We hope everyone’s February is going well so far! Let’s kick this week off with our first Five Little Things of the month:
What does every new advisor need to do when they first break into the industry? Generate business. Advisors, however, often run into problems such as having enough time, man-power, or a small prospect pool. Advisors certainly have plenty of prospecting and marketing tactics available such as newspaper ads, television spots, partnering with other industry professionals for seminars, direct mail, or email. Although, these can be very pricey endeavors – especially for an advisor just starting out.
As a successful financial advisor, you know there’s more to networking than handshakes and exchanging business cards. Integrating digital touch points and social media consistently into your marketing efforts is the new normal – it helps you develop connections and further conversations that help grow your business.
Your relationships with clients and prospects need to be strong to weather 2017’s potential storms—the DOL fiduciary rule, a new president looking to draw back government regulation, Brexit kicking in by April, increasingly unstable international markets, and more.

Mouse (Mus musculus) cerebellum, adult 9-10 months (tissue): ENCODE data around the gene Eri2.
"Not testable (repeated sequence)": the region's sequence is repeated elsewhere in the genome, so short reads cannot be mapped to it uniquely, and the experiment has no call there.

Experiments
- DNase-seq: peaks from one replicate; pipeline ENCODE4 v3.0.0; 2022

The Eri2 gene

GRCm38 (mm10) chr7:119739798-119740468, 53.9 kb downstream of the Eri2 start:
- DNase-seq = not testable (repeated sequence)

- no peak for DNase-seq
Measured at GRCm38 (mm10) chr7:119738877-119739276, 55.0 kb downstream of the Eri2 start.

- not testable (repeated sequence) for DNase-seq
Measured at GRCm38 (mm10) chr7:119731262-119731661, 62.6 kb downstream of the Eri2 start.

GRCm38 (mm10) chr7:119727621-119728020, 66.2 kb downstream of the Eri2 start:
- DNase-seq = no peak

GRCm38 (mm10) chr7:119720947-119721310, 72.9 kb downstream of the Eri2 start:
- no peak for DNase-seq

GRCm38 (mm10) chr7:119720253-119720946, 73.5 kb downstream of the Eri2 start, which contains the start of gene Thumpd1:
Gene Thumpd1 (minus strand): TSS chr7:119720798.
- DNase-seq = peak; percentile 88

Building that relationship is a matter of regular communication. While your existing clientele may communicate with you via phone, visits and email, the majority of the population is now acquainting itself with new advisers online—specifically via blogs. Yet many advisers still aren’t blogging regularly.
Here are five reasons advisers can’t afford NOT to blog in 2017.
The internet provides unlimited potential in terms of customer reach and opportunity, and while there is some online marketing that can be done for free, most effective strategies require a marketing budget.
Link building has always been, and remains, one of the most important elements of an SEO strategy. Most modern link building strategies focus on creating content that, for lack of a better term, houses a link pointing back to your domain, or, in the case of on-site content, naturally attracts inbound links on its own merits. But is it possible – or worthwhile – to build links without content?